Hope Star from Hope, Arkansas on September 23, 1948 · Page 1
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Hope Star from Hope, Arkansas · Page 1

Hope, Arkansas
Issue Date:
Thursday, September 23, 1948
Page 1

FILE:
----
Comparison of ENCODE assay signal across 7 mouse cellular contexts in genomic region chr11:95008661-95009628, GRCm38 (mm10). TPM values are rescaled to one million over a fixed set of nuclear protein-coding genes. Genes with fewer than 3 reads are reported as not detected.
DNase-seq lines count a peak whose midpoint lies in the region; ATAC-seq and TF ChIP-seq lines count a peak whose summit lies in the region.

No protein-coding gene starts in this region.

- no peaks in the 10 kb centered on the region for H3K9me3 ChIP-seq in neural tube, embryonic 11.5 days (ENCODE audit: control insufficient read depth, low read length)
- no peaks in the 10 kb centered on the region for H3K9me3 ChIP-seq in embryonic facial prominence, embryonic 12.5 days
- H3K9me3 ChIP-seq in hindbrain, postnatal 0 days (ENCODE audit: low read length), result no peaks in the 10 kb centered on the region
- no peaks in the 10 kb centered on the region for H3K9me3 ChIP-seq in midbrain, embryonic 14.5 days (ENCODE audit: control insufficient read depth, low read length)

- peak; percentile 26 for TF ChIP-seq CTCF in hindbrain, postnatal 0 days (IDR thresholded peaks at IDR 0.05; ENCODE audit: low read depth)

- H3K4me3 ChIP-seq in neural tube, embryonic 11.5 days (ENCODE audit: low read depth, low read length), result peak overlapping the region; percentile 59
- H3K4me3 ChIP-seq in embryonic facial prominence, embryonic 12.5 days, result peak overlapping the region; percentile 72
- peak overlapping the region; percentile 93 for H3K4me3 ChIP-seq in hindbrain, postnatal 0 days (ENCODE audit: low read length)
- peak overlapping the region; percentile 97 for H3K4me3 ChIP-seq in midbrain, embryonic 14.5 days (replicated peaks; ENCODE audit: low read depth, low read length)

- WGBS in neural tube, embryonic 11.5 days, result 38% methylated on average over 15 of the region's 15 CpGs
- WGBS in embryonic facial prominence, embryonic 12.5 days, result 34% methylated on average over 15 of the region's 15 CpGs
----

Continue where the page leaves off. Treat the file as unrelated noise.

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Our Daily Bread Sliced Thin by The Editor Alex. H. Washburn . Mr. Brannan Meet Mr. Burwcll Quizr Show Editor The Star: During the period o; 1911 and 1021 I made my home at Hope, and after leaving there and until January of this year I have maintained a very close contact through the state papers and periodical visits with Hope and South Arkansas. I have been here (Mattoon, III.) since January. Sunday I went to the post office and, much to my surprise and delight, spread r ;out on the desk in front of the section whore my post office box is, 'was the Hope Star dated Friday, September 17. I read a portion of it rapidly, then looked in every direction and under the desk to bo certain the owner was not looking, and sneaked this paper under my coat and carried it out to the car where Mrs. Brannan was, and she sat on it until we got home to be sure no one would claim. Wo have read it from one end to the other. Now wo would like to know the name and address of the subscriber in Mattoon, HI.. Black or white, under the Truman plan, we arc rendy to call on them. Just pick out anybody around there, including Ed McCorkle, who was a charter member of the Rotary club with me, and give them my best regards. There are many others there whom we number among our close friends. GEORGE BRANNAN Sept. 20, 1948 Box 395 Mattoon, 111.. I am advising Mr. Brannan that the Mattoon subscriber is Charles Burwcll, Box 53, Mattoon, 111.. WEATHER FORECAST Arkansas: Partly cloudy this afternoon, tonight and Friday. 49TH YEAR: VOL. 49 — NO. 294 Star of Hops 1899; Press 1927 Consolidated January 18, 192V HOPE, ARKANSAS, THURSDAY, SEPTEMBER 23, 1948 (AP)—Means Associated Press (NtA)—Means Newspaper Enterprise Ass'n. PRICE 5c COPY for Control of Hope stores closed at noon today for a half-holiday—and this is a gentle reminder to both owners and staffs that the holiday ought to be used for the purpose for which it. was intended: To support 1he Third District Stock Show at Fair park by attending it today. Don't Slip! This radio quizz show idea is infecting the small fry among newspaper readers also. Yesterday a lad who looked to ~ --be 9 or 10 came in the office with fStccl was McMath's choice for key a clipping of a Star "filler" item jnotcr and temporary chairman of By LEON HATCH Little Rock, Sept. 23 =~ 0P) —Ar kansas' Democratic state- convention opened here today-with every indication of a heated battle for control between "regular" Demo crats and "States Rightrsm Gubernatorial nominee Sid Me Math, the new titular head of the Democratic party in Arkansas, in advance of the session today de cclarcd that he was "willing to make any kind of reasonable com promise for harmony in the party to assure the success of my pro gram." He added: "But I am unwilling to surrender the machinery of the party or re sponsibilitics or duties of the convention." McMath previously had rejected a suggestion of "States Rights Democrats that the convention pass to voters at the general election the fight between supporters of the States Rights presidential ticket of Govs. Strom Thurmond and Fielding right and the regular Democratic ticket of President Truman and Senator Barkley. The States Rightcrs In turn rejected a counter-offer from McMath. The 24-membcr Sebastian county delegation held a morning caucus and unanimously agreed to back McMalh at the convention. The caucus also pledged its support for Rep. L. H. Chasiain of Fort Smith for speaker of the 1949 House of Representatives. The keynoter of the Democratic state convention declared today that McMath "will be guided by whatever action this convention chooses to take." The statement was made by Will Steel, Texarkana lawyer, in a speech prepared for delivery as the convention's keynote address. Presidential Nominees Are Going All Out in Campaign to Gain Support of West By JAC KBELL En Route with Dewey to Phoenix Sept. 23 — (fl'i — Gov. Thomas E. Dewey declared today that "incredible opportunities" for the future development of this country lie in the West. Heading toward Phoenix and a discussion tonight of atomic energy problems, the GOP presidential nominee talked at Winslow during an early morning slop about Arizona's sunshine. He said he wished some of it .could be bottled so that he could (take it home with him to New York. The governor was greeted on his arrival by a crowd estimated by Police Chief A. T. Hartley at 1,500 persons. The Snata Fc Indian band played. Dcwcy kept the crowd waiting at Winslow for several minutes while a delegation headed by Clarence Budington Kelland, Arizona national committeeman, boarded the train. Bruce Brockctt, GOP candidate for governor was introduced bclorc Dcwey gave his brief talk. Brockctt, in introducing the termed him "one of administrators of nominee, greatest times." Dewey said "these times" and that "we the our arc serious need unity Tonight By ERNEST B. VACCARO H Aboard T r u m a n Campaign Train. Sept. 23 — (/Ft— President Truman brought his war record nto the political campaign today, Celling a trainsidc crowd at Fresno iliat he had not claimed exemption because of his farm or that "I ns 33." The chief executive did nol fol-1 has been narrowed down lo six fi- The Rodeo Queen will be selected following tonight's pcr'ormancc and the winner will receive a $o()0 horse, saddle and bridle. The field low up this assertion in his second speech and his third appearance in California's San Joaquin vllcy this mornina. Mr. Truman commanded Battery D of the 120th field artillery, 35th division, in World War. The president asked election of Cecil White, Democratic candidate Thirsty, Bub?, for Congress from ti'ict, asserting the ninth dis- reprcsenlaUve Gcarhart (R-Calif) had done everything he could "to cut the thorats of farmers." White introduced him to the crowd. Mr. Truman said he left his GOO- acre farm in Jackson County, Mo., to "go to war" in the first world conflict. "I didn't claim exemption on account of that farm," he said, "or because I was He said mers can he 'be 33." was convinced far- prosperous only because the world situation is what it is." He added that he bring to Washington ti-ation in which proposes to an adminis- "quarrelling, "when the government is interested in the welfare of the farmers." which announced that the planet Saturn has 10 moons. "That," said the younger, "is wrong." And he handed in a penciled memorandum which stated that Saturn has only nine moons. One time when I was arguing with my father and told him he _was "wrong" he paused a moment, then said gravely, "Don't you know a word less harsh " That, silenced me. It was a good line, too. I'm calling it to the attention o£ the small fry who called at our office yesterday. For the Funk &> Wagnalls New Standard Encyclopedia reports that the planet Saturn has "at least 10 satellites." No charge for the correction, sir. Supersensitive Minorities Can Defeat Own Good Purposes BY JAMES THRASHER One of the casualties of the late war was that celebrated Celestial of fiction, Dr. Fu Manchu. Though jhe was a villain, he was executed not for his evil deeds but for his nationality. It was felt that those deeds, particularly on the screen 'cast aspersions on our Chinese al- Continued'on page two — Q .!.-... ,...-, -n_. _, ________ Bulletin By LEON HATCH H Little Rock, Sept. 23 —(/P)—States Rights Democrats today abandoned doned an effort to have the Arkansas State Democratic Convention name presidential elector candidates pledged to the States Rights ticket. John L. Daggcrr of Marianna, member of the States Rights Executive Committee, threw the convention into an uproar of applause when he made the announcement about an hour and a half after the convention opened at noon. Instead of the expected convention fight, the candidacies of Govs. J. Strom Thurmond and Fielding the convention. "In conformity with his platform in his race for governpr, Mr. McMath will be guided by whatever action this convention chooses to take and he will leave the settlement of the future policy of the party to the voice of this convention." Steel said. "On the vital issue of states rights and the civil rights bill x x x in the 80th Congress" Steel de- claredn "that with but few exceptions Democrats in the state of Arkansas are definitely committed doctrine of states x x x 'to the rights xxx 'I think I tan also safely say that with but few exceptions Democrats in Arkansas are opposed to the enactment of the FEPC (Fair Employment Practices) bill, xxx The chief di-sagreemont among Democrats is x. x x the plan to be pursued to restore the national Democratic party to a states rights party and defeat in some future Congress the enactment of some FEPC bill." Two hours before the convention opened, Slates Rights . Democrats were called into a strategy meeting. The Stales Righters previously had offered a compromise whereby eleclors for bolh the Truman Barkley ticket and the States Rights tickcl of Govs. Strom Thurmond and would be on the ballot. Fielding general Wright election This proposal was refused by Sid McMath, Democratic gubernatorial nominee. McMath in turn suggested the convention n a m c uninstructed electors who could vote for cither ticket. The States Rightcrs immediately withdrew their "compromise, turned thumbs down on the McMath offer and announced a fight to gain control of the convention. Governor Laney, who retires announced that a proposal to from office Jan. 1, he would introduce the two-day convention Wright for president and vice pres-i kansils abolish the ident of the States Rights ticket suggested a syslc will be placed on the; Arkansas \" adopted to take that tax. on ballot by petition which will filed tomorrow, Daggett said. be poll of the place Ar- H e He told a trainsidc crowd at Merced — in the heart of the rich San Joaquin Vlalcy farming area ^ ^ —that "if the Republicans ever did back biting, and bickering" will b"c j anything for the farmers, it ws eliminated. I an accident" After Dcwcy finished talking fivejPosc." Indian governors of the Hopi vil- ! It was only 0:45 a. m., Pacific lages near Winslow, climbed 'daylight time, when Ihe president aboard the rear platform andi a PPearcd on the platform. He told s ook hands with the presidential I'he crowd Mrs. Truman and Mar nomine". and not "on pur- nalisls: Sara Lee Jcrnigan, If), of Mr. and Mrs. Vance Jcrnigan of Malvern, sponsored by Malvern Rotary Club, riding Ace. Joanne Moore, age 18, daughter of Mr. and Mrs. J. Ross Moore ol Gtirdon, sponsored by Chamber of Commerce. Mary McDaniels. age 1C, daughter ot Mr. and Mrs. E. S. McDaniels of Waldo, sponsored by Lions Club, riding Mack. Emma Louise Downs, age 15, daughter of Mr. and Mrs. Allen Downs ol Columbus, sponsored by Columbus, riding Blackic. Peggy Marie Pentecost, 17, aughter of Mr. and Mrs. Newt 'cntccost of Hope, sponsored by 'FW, riding Spot. Arthadale Hefner, 15, daughter ot Ir. and Mrs. Byron Hefner, Hope, oonsorcd by Lions Club, riding Jccch. Al Friday afternoon's rodeo per- ormnnce Hope Rodeo Queen con- cslanls will compete for the honor f representing this city in the tate contest at the Arkansas Live- lock Show in Little Rock. The vinner will be sponsored by the lope Chamber ol Commerce. O ' How would you like Warren Dennison's job? He's pictured atop the Statue of Freedom on the Capitol dome in Washington, 287 feet above the ground. Every four years someone has to climb up there and Earlier Dcwey had fired a new barbed criticisms at the Truman the crowd garct still were not up. He had made his first appearance at Modesto at 5:50 a. m. to administrations dealings with Rus- [exchange 'good mornings" with a sia. As his special train rolled westward toward a fourth formal campaign speech at Phoenix tonight, the Republican presidential nominee appeared ready to try some variations of the theme that Yalta, Potsdam and other decisions gave replace the platinum tips on tha the Soviets too big a chunk of the lightning rods. Little Rock Sept. 23 — (,4>) —Any attempt to junk the Missouri and Arkansas railway will be resisted with armed force in North Arkansas Governor Laney was day. Dick Thompson, former- world. He got what hs aides regarded as good crowd reaction when he asserted at Santa Fe, N. M., that the GOP's major task "is to get an administration which doesn't play 'footie' with the Communists and the next like you." day say: 'We don't Dewey also has been contending that the Republican Congress provided 50 per cent more funds for reclamation projects in the last two years then the Democratic Congress two. did in the preceding state senator from Eureka Springs, declared an effprt to salvage the idle railroad's rails and other equip ment "will siart a revolt that your state police won't be able to handle." Thompson acted as spokesman for tee That theme; was; expected to be a major one when :Dewcy discusses the problcm-s'Of the southwest at Phoenix. „. , Dewey left the circuit of states told to-1 which'have senatorial contests today when he .turned westward into Arizona. He scheduled brief train crowd there. He apologized for no1 being up when the train • stoppec at Tracy at 5 a.m. "I didn't get up quite Jas early as usual," ho explained. '.' f 'i have to get a little sleep. I can't go al day and all night, too." President Truman tossed into the increasingly bitter political... cam paign today a suggestion - 'for i "solid front" on foreign'-'-polio while he threw new punches a the Republicans on domestic is sues. Of his own part, the chief execu tivc regarded it as "foolish" to overlook problems posed b5 r "tac tics of the Soviet Union," but he said he did .not regard 'them a "insuperable obstacles to peace In solemn tones estimated crowd he told a police of 25,000 person a 100-mcmber citizens commit from North Arkansas which Two in Wrecks Near Hope of the poll tax. Laney said he realized that abolition of the poll tax is a plank in President Truman's ci il rights proposal and added: "I have no objection to abolition of the poll tax on a slate level, but I don't want Harry Truman or Ihe federal government telling us what election laws we must pass." called on Ihe governor and asked him lo call a special session of Ihe legislature to save the line. Thompson said the cost of tear- ins up the M. & A. tracks was estimated at $14 a ton, adding: "They can't take those rails out at that price. I don't think they can take them out at any price. "We don't believe any contractor would make a bid to take up those rails at any price. They know the temper of the people in this section. The M. A. is a cherished possession to these people." The committee asked that a spoc- eial session o£ the legislature be convened to instruct {he attorney general to condemn' the railway. Under a plan previously submitted by the citi/.cn's committee, the litate would purchase the M. A. from its present owners and lease it to operating interests. Thompson today incorporated the Arkansas State Railroad Company to operate the line if the stale purchases it. The interstate commicrce commission has ordered the M. and A. junked; by its present owners tin- plntform talks at Winslow, Flagstaff, Williams, Ash Fork and Prescott before Phoenix appearance. He rides into California for a major talk at Los Angeles tomorrow night. California has no senate race. Neither does Oregon or Washington, next on Dewey gave a his schcdul boost yesterday lo Patrick Hurley, Republican former secrelary of war. running for the senate in New Mexico against Clinton Anderson, former Democratic secretary of agriculture. -o An iron ore field in Labrador is believed to bo as rich as and larger than the fabulous Mesabi deposits' in Minnesota. -•*, at San Francisco's city hnll tha progress toward peace has been "much faster' than it would have been without the United Nations He said the. United Nations on day will bra^g that peace to tin whole worldjjs. / Mr. Trurrflfti picked San Francis co, where h'e carnc in 1945 lo wit ness the signing of the Unite Nations, anfl' his wish to keep foi eign policy e^t of the political cair paign. He said he had never "for one moment' underestimated the mu titude of problems which the Sovic Union could ^cause if that countr were umvilfejig lo join with olhc nations in wfrking for peace. Al the same time, he said h was "firmlyV convinced that a! the plain people in the world wan peace" and Tie has "ne.ver regard ed Ihe Soyict Union's prescn policies as insuperable obstacles t peace." He said Secretary of State Mai shall and his staff are in Pnri now pushing this country's "sii cere effort to bring peace to th Continued on page two purchaser is Mrs. J. M. Duncan and grandson, Michael, aged 3, of Hot Springs, were injured about 9:30 a.m. today when the automobile in which they were riding struck a bridge aboul 5 miles west of Hone on Highway 67. | The youth's leg was broken and i Mrs. Duncan suriered severe cuts .about the scalp. The car was badly damaged. Enroute to New Boston, Texa Mrs. Duncan she tried to . R. Mechanic Admits Rape, Murder less an operating found by Oct. 0. j Governor Laney and Senator John L. McClellan lD-Ark>, howcv- jer, yesterday asked the ICC to ':x' lend its deadline at leasl 120 days. Without commenting on the peti- Little Rock, Sept. 23 — l.-7'i 28-year-old mechanic drove Rock tion the ICC said any otner Arrival of Summer Usually Gets Big Welcome But No One Sorry When She Leaves Ey HAL BOYLE New York — (/Pi — There's a new tempo in the town. Goodbye summer, hello autumn. There are few tears along the main stem when old lady .summer, a faded beauty with a wilted rose with in her teeth, hitchhikes south the birds. Everybody's tired of her — her and her torpid act. She's held Chicago, Sept. 23 — (IP) — The 'odcral circuit court of appeals ir i two to one decision today hole constitutional the portion of the National Labor Relations Act re quiring union officials to sign non- Communist affidavits. ' Judges Otto Kcrner and Sherman Minton upheld the eonstitu .tonality of tat section of the act Judge J. Earl Major, in a separate opinion said he believed the section was unconstitutional. The court's opinion was on peti tioas of the Inland Steel cqm)>:S.;y a.n the CIO United SleerworScfi union asking that National Laboi Relations Board order be sc aside.. The court unanimously uphelc the NLRB in ordering Inland Slee to bargain with the CIO union con corning retirment pension plas. The board had codltioncd Ihis or der on Ihe filing of non-Communis affidavits, which the union official declined to do. The opinion, if upheld, brings lh whole subject of pension or retire ment plans within the scope o compulsory bargaining. 8 The company appealed that par of the NLRB order making pcnsiot plans a subject of bargainin, whil the union appealed that phase o the order requiring nn-Commu nisi affidavits as a condition. Million Sign fresh and wonderful smells, and man would have to have the nos of a bird dog to catalog them all. Along Broadway the film houses pull down the "^0 degrees cooler inside signs" and begin putting up spolight too long. Summer gets the Hollywood treatment here. She meets a tumultuous welcome when few new ones 1 announcing "the picture of the century." They never say what century. Workmen dust out the empty legitimate theaters,, and five hundred playwrights the I dream of hit shows. Washington, Sept. 2:i — (UP) — Selective Service headquarters dis closed today that 5,20li,U6;: youn men in 37 stales and territnric registered for the peace time dra between Aug. lift and Sept. lii. Eleven states have not yet re ported, draft headquarters said its first release of the draft regib (ration figures. It added that of the registrants l,;Ui 1,401 were repoited by the state and local boards to be single, non-veterans, n o n-f a th er s 18 through 25 years of age. From U»s group wilt eventually come the* approximately 250,000 men the army needs to bring its strength up to 790,000. The reporting stales and the District of Columbia registered 5,022,- I n' •1 I 48 GALLONS OF MILK 0* 1 O 145 BOTTLES OF SOFT DRINKS I) 1 i 5 QUARTS OF HARD LIQUOR: VI Jj If somebody says to -you, "You drink like a tank," this is what he means. Figures on the chart above are the amount of each ' v beyeraee that the average Ame5» A lean downs in one yeaic*/" Big Property Damage Miami, Fla., Sept. 23 — .(/P) — Severe gales ot near-hurricane force threalened Ihe British island of Bermuda today as a hurricane tha left three dead and an estimatee $25,000,000 damage in Florida ex panded at sea. An 11 a. m. weather bureau ad visory said heavy gales will coyer the area from near the Carolina coast to and beyond Bermuda. Winds along the Carolina coast will be fresh to rather sgrong, but no dangerous winds are expected on shore. Small craft were warned to slay in port. The storm was centered about 350 miles southeast of Charleston, S. C. It is moving northeastward about 10' miles an hour. "It is now a very large storm with gale winds covering a radius ot 250 miles or more, and hurricane-force winds arc over a 50 to GO mile radius," the advisory stated. Winds of over 100 miles an hour exist at the center. The hurricane moved into the Atlantic-yesterday after crossing Cuba and Florjda. In Cuba, six persons were killed and the damage estimated at $3,000,000. Winds were diminishing along the Florida coast as the state began a mammoth cleanup job under a bright sun. The ponderous storm needed 3 hours to travel through Florida on a 240-mile line from Key West to Jensen Beach, attended by thrashing winds up to 100 miles an hour. Tremendous property damage was reported at Key West in the choice Indian river citrus area and School Kids to Take Over at 1 i Fair Friday i Today's parade featured horses >v which will be entered in the horso j show at Third District I ivestocfc ' Rodeo Arena this afternoon at 3^ %P.m. , B < Local stores and business houses '" closed their doors this alternoon l A to allow employes to view tha horse show and most of the local ' V department stores will close early ' " Saturday night rn order to attend "" the Nashvillc-Gurdon football <\> game. £ Tomorrow (Friday) has been de- ,* signaled to the school children of '" *< the county and will be climaxed by '' V; a football game between Hope and - >> El Dorado at 8 p.m. > <\ Saturday the Shrine Clubs at , , Arkansas will take over. They ard,'"^, 3 bringing to Hope their colorfulV'iS band, drum and bugle corps!/; 1 ' f Q mounted patrol, foot patrol .and' 1 s v floats. The parade will start at 1:30 ., l jl p.m. and also before and during the " ',/ halftimc period at the football" '« game. ., <• ^ •" _j7{j The citizens of Hope have fceeti 1 •*? most generous in their praise 6£ *rf: Snapps Greater Shows playing »at..ijj the Fair this week. and.in.turn Mri~J^ Wm. R. Snapps has nothing buM^*! kind words for Hope. Mr. Snap;j$'4"ii stated this morning that It-was!"fl&j"^ real pleasure to. play a city that7^ appreciated good clean entertain*'- ' r ment and that he and his entire V^ personnel were favorably impres- ;Y* sed with the friendliness and eo- 0 operative attitude of the Ifope peo* "To show our appreciation for your nice reception of our entertainment wo are going to reduce, the prices cm all of our shows and / rides on Friday for the school child- V' rcn. This reduction will bo apptfosy, imately 50%, and all of our e«y;' tertainmcnt will be offered lo tf>3 '<", school children at Me per shov^'pr ~" ride. The children really mal$.e a*^ carnival and we are anxious > that *•« they all have the, opportunity to . ^ enjoy themselves on Friday. ' •! Judging results: ' , > ' Junior division, registered Dairy cattle: -.. <•' v ^ Class 1: Merla Ann Bcown, Rt 1—1st; John E. A'tklns, Ctiid-«',v ester-r2nd; Glen Helms, Arkadel/\ r phia-—3rd; Merla", Ann Bwwn., ' Hope"™4th* Johnnie SUOgerlin'd,- ArkadelriUta— 5th; Donald ,'B Qrpwn, ffopc—6th; Charles Bi'ov PrescoU~7th; Jahnfe Atkins. C dester—8th r Donald Ray BrowfiU?: Hope—9th. . ^ Class 2: Donald Ray Brown,, Hope—1st; Ray Goodson, Nashville —2nd. . Class 3: Larry Moses, Hope—, 1st; James C- -Hutson, Nashville-— 413 men. of whom 1,205,214 were unmarried. The territories of Alaska, Hawaii, Puerto Rico and the Virgin , I Islands registered !!!(>', 250 men of whom 99.187 are single. Selective Service sai'l that of the heaviest population expressions on the subject must be! weeks she's the toast of the town, galleries cheerfully prepare "tu" «eii Ih'ke California, Penn filed in Washington within K-' clays. IBtit when it's time for h* to go —I the gewgaws of wealthy collectors l""is. "hio and Michig In a teleyram to the federal nobody bothers to go dttyn to the Uvho died during the oppressive | vet reported. two station to see her off. *Ape, not " ' she breezes in, and for a The art galleries start blowing j their bugles for the new young j Hcmbrandts they find every year: at this season. The auction some areas to vegetable crops along the southern and eastern rim of Lake Okee- chbee. Key West alone estimated loss at one million" dollars, principally to its waterfront and shipping. More than 100 pleasure and commercial were .._. . 'e 2nd; Coy Murphy, El Dorado—3rd,? -< ] Glen Helms, Arkadelphia —4ttu '" Larry Moses, Kiwarns Calf—4th. < Class 4: Merla Ann Brown—1st; Tommy Rodgers, Hot Springs -71- *j 2nd; Richard Hunt, Hope— 3rd; J Johnnie Slingerland, Arkadelphia— "' 4th; Glen Helms, Arkadelphia rr 5th. Class 5: Richard Hunt, Hope— 1st Champion Jr. Division; Donald Ray Brown—2nd. Class 0: Glen Helms, Arkadelphia —1st; Jimmy Andrews, El Dorado . —2nd, \ Department 4, Class 1: Donald j Ray Brown—1st; Delbert Aaron, Hope—2nd; Delbert Aaron— 3rd; Richard Hunt —4th; Donald Ray Brown—5th; Thomas Moses, Hope —6th. Class 2; Chas Beck, Hope—1st, Chas. Brown—2nd; Krnneth Dale Sinyard, Hope—3rd; Ray Goodson —4th. Guernsey Registered Da'iry cattle, Class 2: Courtney Parks, Smackover—1st. < , Class 3: Delano Sanders, Bismarck—1st; Loren Sanders, marck—2nd; David Murphy, Dorado—3rd. Class 6: Delano Sanders, marck—1st; Loren Sandeis—2nd, Beef Animals, bieedmg, Junior Division: Shorthorn Class 5: Ray Goodson, Naslx* ville—1st, Hereford Class G: Joe H. Wren, Pr^Scott—1st; Joe Wren—2nd: Pat Wren—3rd; Ray Goodson—4th, Class 5: Joe Wren—1st; A. D. Stanley, Silver—2nd; Joe Wren —• 3rd. Poultry Class 1: W. L. Jameson, Magnolia, Rhode Island Red—1st: G. up Little Rock police headqua'rters told state police that this morning and said lie had pass a truck loaded | raped and killed a young nurse with cotton and was forced into! whose body was in the ear he was the bridge. Police were unable to locate the truck. In another accident last ni^ht about 3 miles west on Highway (i7. a Blackburn Syrup Truck ol Jefferson, Texas, driven by Tom Koden, hit and killed a cow on the highway. The truck was seriously damaged. Owner of the row, one of 5 on the road, was not immediately identified. Sister of Mrs. G. E. Cannon, Succumbs Mrs. J. S. Compere, 12. \vik- of Dr. J. S. Compere, Baptist minister of Corning, died Tuesday in a Little Rock hospital. Her survivors im-Uide a si.ster, Air.s. G. K. Cannon of Hope, driving. Deputy Prosecutor Tom Downic said Tommy Kdwin Black of Little Rock had adir.itled in a statement that he beat and choked to death! profit Ai Belly Jane IVIcCall. 25, after they ! paiiy. I'd nad qiuuTc'led over his approached toward her. Black, who was liirnud over to I'ulaski county jauthorities shortly allc-r ho surrendered, was held on ;m open enarge. Prosecutor Edwin . Dunawuy said hr- would be j chui'yed with rape and murder. | Hownie quoted lilaek as relating i this .story: i H.' met i\]'s.s M'.-Call. a pix-ny • blonde anil acting director of 'nurses' education al the North .Little Kock Veterans hospital. v.'l'eli .sin.- dioVc her car into a serv- iiL'i- station where he worked (fi.Vn last Saturday for u-|jair,s. While talkin:; with iu-r lie obtained her i Continued on page tv.'u agency, Laney and McC'lellaii sa proposals for operation are under jeven Grover Whalcn. | study at present and if found 1'eas-| Summer is too much,^ke a Alible action by the Arkansas k-gis- ' over-affectionate aunt, -pP an to lalure may be required. ique sweetheart a m;;, The Missouri and Arkansas sns-[war,l to marry and can't 1 ' pencied operaii-ms in September, iShe insists on hanging ; 1940. Junkiiii? of the line has been : after nobody wants her f ordered by trie ICC if an operating ! body is 'weary of )> purchaser i.-: nol found by (Jet. 9 land cloying ernjucc ft! deadline. The Arkansas Ga/cl'.e today poeled organi/ation of the u nsas State Railway cr ied lo lease- the line it is purchased hv tiie state, chide K--I IVlav.s, oppressive v summer Alone 'Fiftv-seventh Street the hiA -C-' of\h" 4p An,, ,'etis " akes her own sv.ett fund Ion d ivery- 1) warm Uways in leav- Other slates from whom Selec- iiv( - Service is awaiting the final Inures are Louisiana, Maine, f r he, • M m it: er a e a ™da. North C.-.iolina, North be a1sL ^ah;it\hcvoca I wlrse th sources he "on will be A. E. iUilljurn. Ilarri.-.on Thompson. }•!;!: el:;» The in v. spapur ;-.! J. 1). Farrmyton, dent of the KUCK 1: ri newed his oiler M. and A. Vide only teehnieal nut an Lii'ier to lea Gage tie .--aid. A noi ih Arkau- ,.i e- , ing 1 . Ji n- j But when :-;he -4o L .scattering '"n-jKmp petals for re-membranee, .' it jv.'ho eu:r.e.s in tjut aulyn n' ix'ow . Or- .t'nei e's a season loi >Oli Autumn eslis.-. 'i.s just spiing after she graduates to Sin- wakes up the big city like a ji.usical alarm eloek. The weari- iH's. : end lum^uor wash ri.uht out of Ihe people, and thev eome to lite ai;ain. You can s---e it everywhere. The kids truop off lu sehool, and back I nun their country hideout:-; sueam the iu^itive.s frum Manliat- tan's stt/'tttnei heat, u^toopinp; an(.i laring their suntans. air .'eej>s iu from the ay tiie city's stale becon'ies lull of fat, an doesn't t rid of. i ijy ihe baritone in the next apart- j ment building. Fifth Avenue, the *" street of beautiful women, is a clothes-hoi'se parade of fresh glamor. The workaday world pulses again with hope and promise. The secretary has begun to forget Unhandsome stranger she met on the summer ciuise who talked so charmingly on every subject except marriage. She's decided her old boy friend looks ukey-dnke in his ne\v suit. Resides lie's here. Tiie IHISM eeaseth lo frown, and the office employes hope that Santa Clans look in his eyes iorelell.3 Chris!mas bonus. : Yes, autumn i.s magic — jna.L'jc evei y v, here. Kverybody has a kind 'feeling for everybody. The husband speaks softly to H-H. y.'ile. anil the wife luineth to him rosy eyes. If is a lime of balance. H is the equmox. v.'hen day and ni^ht c v• ; f-rvwliL-re are uf equal length. It is the si'asnn wlien life cannot ilhro'A 1 a banana peel under any- Kxlv's f.-et. «.^,.« .boats were sunk. Many were s'yTvYm'iar'iTii- j smashed to pieces. A 200-foot dock gan have not| w;i s swept out to sea and the city's two principal commercial docks badly damaged. Power and telephone lines were Nallhard hit. The island's sponge and Pa- tishinu fleet was practically wiped kola and Texas |oul. Damage to bouts aloue was When these reports are in, some'estimated at more than $300,000. ved, the total registra-i All schools on the island siis- nearly [J,000,000 young lU'ined some damage. About I' 00 " The army already has called ! alone. Ten inches of rain fell there. tiljon the national munitions hoard i^ome navy boats and installations io have Selective .Service draft ll).--we''e damaged but no official fig- 00') men' in November and 15,001) i tu ' l>:i wt ' rt ' available. Bis- El Big* L. Teeter, Malvern—2nd; Mrs. , in December. It is believed that j Kxlcnsive dmagc these first tv/o draft calls will ex-i"I°"S ''"-' overseas highway hausl tin; availables in the 2-5 and :f -' ; "''""K camps m the keys were 24 year old groups. In this draft. ' hard hit. first be- Fred Aifccn, Malvern, New Hampshire Reds—1st. < Class 2, cockerels: Jarrel D. Bur- f roughs, Malvern, N H.R—• lst;< Fred Straham, Malvern, N H.!i.->~ 2nd; Mrs. L. D. Springs, Hop' N.H.R.—3rd; Mrs. L D Sprinf N.H.R.—4th; Jarrel D Burioug 1 . N.H.R.—5th; Hoyle Newton, Ma vern, Barred Plymouth Hock—-2nd; Hoyle Newton, B.P.R —5th; James Phelps. Malvern, White Wvandottes —2nd; Hoyle Newton, W W — 1st; Martin Hendrix, Mulvein, White Rock—1st; Ruth Parsley. Holla, W.R.—2nd; Jarrel D Burioughs. JW.U.—3rd; Jarrel D Buuoughs, W. tiie older men will be called •Jin the Kl-year-olds will not come liable to the draft until resell 19. Reds Kidnap 2 Americans. German they reported R ._4U, ; jimmy Giaves, Malvern, an<! W.R.—5th; Hoyle Newlon. White Leghorn—1st; Jim Graves, W.t..—• , , 2nd; James Phelps, WL— 3rd; The greater Miami are awas but- Marlil , Hendrix. W.L—1th, Jimmy ' '"""" tlir "'j Graves, W.L. -5th. I Rhode Island Ktd» David L. | Harmon, Magnolia- 1st; W. X<, ! Jameson, Magnolia—2nd, 3id and •feted by gale. winds for more than -:.'{') hours and ei;jht inches of rain 'flooded the streetsm Nearly lij.OOO lle!ephone» in Miami were put out iof order and electric setvice dis-j ;,", " Irui.'ted in inany seetions. Miami; ' ' |ljeaeh re]>orted only minor dam-1 iO: ; ',e. Grapefruit was stripped; Uiem trees in areas hit by the! I storm. i Friiiikfui't Germany, Sept. 23 ---| i.i'i •-• TV/O Aiiif-i ican soldiers and a j German v.er "kidnaped" 'oy Rus-'• L-uuis veslerday the Soviet xuiie border, German ollicials 1'epoi'ted today. Class 3: White Rock: Geo. Doddi Hope — 1st, 2nd and 3rd White Leghorn: G L Teeter, Malvern—1st and 2nd, Fled Hunt. Hope—3rd, -Uh and 5lh. I Rhode Island Reds W J Jaine- John Cabot discovered Newfound- ; son. Magnolia—1st ciud 2nd, Da>H'i nil five years after Columbus j L, Holman, Magnolia—Sid .arii.' Ins lust voyage to the West] Barred Plymouth UocKv G, Iu n Indie i Contiiiue.ii on Five